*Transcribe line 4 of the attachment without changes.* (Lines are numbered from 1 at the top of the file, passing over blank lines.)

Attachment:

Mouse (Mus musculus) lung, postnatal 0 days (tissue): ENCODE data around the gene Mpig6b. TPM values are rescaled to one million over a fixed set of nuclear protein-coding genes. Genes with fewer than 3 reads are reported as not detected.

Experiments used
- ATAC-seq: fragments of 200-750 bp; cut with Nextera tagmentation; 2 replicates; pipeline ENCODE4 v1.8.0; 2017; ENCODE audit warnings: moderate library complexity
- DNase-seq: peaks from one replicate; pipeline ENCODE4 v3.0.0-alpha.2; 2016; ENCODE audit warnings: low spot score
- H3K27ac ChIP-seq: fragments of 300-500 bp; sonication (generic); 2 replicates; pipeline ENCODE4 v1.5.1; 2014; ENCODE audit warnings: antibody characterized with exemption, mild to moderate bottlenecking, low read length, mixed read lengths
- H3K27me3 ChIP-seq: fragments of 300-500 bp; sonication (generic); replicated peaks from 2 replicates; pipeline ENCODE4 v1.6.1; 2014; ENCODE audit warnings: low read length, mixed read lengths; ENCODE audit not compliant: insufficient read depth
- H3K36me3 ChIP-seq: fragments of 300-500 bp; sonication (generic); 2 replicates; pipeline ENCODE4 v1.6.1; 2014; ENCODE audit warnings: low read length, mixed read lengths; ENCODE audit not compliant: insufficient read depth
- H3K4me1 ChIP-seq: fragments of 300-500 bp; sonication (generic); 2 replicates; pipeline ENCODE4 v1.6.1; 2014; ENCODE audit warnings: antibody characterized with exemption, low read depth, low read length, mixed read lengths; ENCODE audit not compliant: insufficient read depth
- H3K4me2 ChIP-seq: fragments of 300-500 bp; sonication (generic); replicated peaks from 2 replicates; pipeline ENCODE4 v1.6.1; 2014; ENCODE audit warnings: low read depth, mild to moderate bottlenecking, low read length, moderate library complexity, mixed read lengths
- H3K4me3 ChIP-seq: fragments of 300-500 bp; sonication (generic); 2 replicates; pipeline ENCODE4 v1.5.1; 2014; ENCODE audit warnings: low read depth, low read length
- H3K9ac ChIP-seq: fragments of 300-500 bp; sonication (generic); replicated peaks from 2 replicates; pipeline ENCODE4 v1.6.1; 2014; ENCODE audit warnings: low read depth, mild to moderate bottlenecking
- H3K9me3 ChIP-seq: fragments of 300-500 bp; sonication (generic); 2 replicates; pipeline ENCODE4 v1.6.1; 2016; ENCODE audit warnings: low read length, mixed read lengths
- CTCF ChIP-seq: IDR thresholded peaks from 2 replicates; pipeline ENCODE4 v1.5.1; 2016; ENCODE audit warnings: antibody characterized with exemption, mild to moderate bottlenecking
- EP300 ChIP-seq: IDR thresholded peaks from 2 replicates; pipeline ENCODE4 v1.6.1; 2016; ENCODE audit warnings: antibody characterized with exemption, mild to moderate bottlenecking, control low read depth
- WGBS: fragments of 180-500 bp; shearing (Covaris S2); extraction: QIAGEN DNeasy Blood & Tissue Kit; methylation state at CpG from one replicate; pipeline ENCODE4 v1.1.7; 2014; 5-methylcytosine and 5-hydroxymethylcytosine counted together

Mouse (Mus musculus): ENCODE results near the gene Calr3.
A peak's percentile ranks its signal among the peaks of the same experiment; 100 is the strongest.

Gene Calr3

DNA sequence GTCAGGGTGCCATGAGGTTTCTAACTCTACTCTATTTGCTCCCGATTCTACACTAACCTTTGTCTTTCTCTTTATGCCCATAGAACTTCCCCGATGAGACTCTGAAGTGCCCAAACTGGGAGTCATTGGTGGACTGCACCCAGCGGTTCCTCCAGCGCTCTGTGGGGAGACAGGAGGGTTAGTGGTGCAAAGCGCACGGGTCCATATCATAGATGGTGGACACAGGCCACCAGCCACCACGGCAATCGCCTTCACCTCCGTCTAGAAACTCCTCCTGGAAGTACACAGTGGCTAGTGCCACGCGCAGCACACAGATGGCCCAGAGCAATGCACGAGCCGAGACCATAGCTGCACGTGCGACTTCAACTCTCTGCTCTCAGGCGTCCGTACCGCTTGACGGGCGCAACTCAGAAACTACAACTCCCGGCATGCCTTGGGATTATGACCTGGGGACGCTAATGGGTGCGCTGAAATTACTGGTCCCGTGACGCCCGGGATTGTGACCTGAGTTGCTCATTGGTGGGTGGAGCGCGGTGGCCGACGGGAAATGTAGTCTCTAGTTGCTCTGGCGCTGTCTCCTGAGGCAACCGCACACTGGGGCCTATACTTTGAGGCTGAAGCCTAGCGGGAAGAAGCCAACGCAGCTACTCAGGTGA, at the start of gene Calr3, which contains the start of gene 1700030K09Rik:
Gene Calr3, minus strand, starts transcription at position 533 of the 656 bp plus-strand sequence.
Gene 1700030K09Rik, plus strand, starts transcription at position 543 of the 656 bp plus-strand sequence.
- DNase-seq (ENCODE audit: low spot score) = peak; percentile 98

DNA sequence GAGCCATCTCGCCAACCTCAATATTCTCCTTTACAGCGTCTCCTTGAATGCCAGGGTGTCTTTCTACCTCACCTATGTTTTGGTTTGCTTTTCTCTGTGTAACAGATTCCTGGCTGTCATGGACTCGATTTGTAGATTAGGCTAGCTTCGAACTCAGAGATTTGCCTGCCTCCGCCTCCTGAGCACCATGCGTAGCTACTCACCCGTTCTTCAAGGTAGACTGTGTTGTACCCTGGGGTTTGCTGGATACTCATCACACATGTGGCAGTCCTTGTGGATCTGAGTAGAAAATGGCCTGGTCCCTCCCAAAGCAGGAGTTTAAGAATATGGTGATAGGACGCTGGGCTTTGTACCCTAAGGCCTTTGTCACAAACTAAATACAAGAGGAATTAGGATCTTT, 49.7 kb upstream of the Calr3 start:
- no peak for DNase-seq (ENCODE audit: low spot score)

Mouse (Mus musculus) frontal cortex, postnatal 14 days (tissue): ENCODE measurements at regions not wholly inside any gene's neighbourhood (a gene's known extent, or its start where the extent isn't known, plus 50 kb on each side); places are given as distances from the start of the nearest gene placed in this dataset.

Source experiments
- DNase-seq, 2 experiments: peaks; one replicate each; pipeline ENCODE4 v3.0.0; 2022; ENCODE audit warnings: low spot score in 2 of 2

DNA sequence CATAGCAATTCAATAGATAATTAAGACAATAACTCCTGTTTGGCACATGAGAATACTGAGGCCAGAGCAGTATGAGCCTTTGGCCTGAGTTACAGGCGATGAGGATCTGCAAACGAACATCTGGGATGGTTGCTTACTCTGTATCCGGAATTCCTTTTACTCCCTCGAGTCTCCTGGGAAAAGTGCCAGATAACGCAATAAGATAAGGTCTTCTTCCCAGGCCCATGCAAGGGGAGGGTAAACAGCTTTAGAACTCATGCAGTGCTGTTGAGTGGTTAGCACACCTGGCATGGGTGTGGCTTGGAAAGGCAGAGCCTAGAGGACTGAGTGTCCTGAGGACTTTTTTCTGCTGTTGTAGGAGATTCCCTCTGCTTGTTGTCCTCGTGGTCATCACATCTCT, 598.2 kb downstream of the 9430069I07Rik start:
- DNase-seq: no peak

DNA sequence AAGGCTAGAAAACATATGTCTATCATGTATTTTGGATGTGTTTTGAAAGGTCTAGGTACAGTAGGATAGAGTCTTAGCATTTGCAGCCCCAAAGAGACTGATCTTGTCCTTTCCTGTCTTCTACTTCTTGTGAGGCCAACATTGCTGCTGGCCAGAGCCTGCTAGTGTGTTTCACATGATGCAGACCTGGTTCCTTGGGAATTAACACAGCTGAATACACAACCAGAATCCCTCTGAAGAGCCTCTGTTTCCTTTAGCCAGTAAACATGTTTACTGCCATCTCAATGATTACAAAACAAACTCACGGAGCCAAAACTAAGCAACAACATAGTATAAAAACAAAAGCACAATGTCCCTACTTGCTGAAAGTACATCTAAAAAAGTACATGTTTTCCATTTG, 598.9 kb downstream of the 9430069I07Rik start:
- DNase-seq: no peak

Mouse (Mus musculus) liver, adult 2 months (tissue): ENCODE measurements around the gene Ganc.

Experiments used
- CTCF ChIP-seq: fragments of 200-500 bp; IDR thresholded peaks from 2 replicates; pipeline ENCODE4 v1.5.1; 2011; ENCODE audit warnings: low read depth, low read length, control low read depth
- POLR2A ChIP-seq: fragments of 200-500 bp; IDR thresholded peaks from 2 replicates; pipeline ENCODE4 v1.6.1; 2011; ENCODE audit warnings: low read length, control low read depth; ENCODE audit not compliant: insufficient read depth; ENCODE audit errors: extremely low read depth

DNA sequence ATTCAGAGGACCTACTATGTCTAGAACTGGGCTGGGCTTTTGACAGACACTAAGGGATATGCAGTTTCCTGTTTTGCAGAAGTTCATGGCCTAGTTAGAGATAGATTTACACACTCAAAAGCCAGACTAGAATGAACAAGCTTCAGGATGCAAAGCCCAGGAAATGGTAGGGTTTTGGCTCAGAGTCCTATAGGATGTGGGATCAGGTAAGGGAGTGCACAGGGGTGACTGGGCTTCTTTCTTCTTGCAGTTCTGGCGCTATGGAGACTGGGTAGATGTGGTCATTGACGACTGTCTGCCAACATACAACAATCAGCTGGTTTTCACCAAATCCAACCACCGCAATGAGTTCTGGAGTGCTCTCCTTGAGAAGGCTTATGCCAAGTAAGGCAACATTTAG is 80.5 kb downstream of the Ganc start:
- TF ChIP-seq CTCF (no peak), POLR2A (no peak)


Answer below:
- DNase-seq: peaks from one replicate; pipeline ENCODE4 v3.0.0-alpha.2; 2016; ENCODE audit warnings: low spot score